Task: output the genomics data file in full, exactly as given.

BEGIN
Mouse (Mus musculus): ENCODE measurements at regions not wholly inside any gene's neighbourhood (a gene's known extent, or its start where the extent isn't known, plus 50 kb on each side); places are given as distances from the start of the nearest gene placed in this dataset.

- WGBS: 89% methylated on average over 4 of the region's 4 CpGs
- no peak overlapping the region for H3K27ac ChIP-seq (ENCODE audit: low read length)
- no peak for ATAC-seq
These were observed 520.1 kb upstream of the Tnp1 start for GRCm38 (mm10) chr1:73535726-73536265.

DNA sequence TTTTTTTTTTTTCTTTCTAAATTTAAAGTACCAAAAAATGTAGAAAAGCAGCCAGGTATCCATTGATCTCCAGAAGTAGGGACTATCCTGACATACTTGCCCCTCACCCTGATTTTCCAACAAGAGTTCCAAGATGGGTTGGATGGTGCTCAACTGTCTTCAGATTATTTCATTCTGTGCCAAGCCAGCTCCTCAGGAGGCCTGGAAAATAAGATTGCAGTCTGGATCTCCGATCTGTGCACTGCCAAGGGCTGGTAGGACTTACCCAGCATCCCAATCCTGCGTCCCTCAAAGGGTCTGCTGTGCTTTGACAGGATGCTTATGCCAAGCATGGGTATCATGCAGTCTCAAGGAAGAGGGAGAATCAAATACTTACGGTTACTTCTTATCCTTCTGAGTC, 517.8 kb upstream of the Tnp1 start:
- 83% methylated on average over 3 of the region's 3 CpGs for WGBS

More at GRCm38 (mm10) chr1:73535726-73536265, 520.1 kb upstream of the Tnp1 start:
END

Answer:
Mouse (Mus musculus): ENCODE measurements at regions not wholly inside any gene's neighbourhood (a gene's known extent, or its start where the extent isn't known, plus 50 kb on each side); places are given as distances from the start of the nearest gene placed in this dataset.

- WGBS: 89% methylated on average over 4 of the region's 4 CpGs
- no peak overlapping the region for H3K27ac ChIP-seq (ENCODE audit: low read length)
- no peak for ATAC-seq
These were observed 520.1 kb upstream of the Tnp1 start for GRCm38 (mm10) chr1:73535726-73536265.

DNA sequence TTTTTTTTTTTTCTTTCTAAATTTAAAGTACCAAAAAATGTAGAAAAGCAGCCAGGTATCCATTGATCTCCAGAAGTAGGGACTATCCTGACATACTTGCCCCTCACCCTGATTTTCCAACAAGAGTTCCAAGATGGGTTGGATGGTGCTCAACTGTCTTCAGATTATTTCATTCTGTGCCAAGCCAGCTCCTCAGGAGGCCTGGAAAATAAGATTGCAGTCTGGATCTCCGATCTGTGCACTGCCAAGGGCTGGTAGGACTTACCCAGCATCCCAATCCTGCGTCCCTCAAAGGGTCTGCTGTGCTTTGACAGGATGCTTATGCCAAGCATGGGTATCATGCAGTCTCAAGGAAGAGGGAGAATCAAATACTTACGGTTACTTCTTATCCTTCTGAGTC, 517.8 kb upstream of the Tnp1 start:
- 83% methylated on average over 3 of the region's 3 CpGs for WGBS

More at GRCm38 (mm10) chr1:73535726-73536265, 520.1 kb upstream of the Tnp1 start: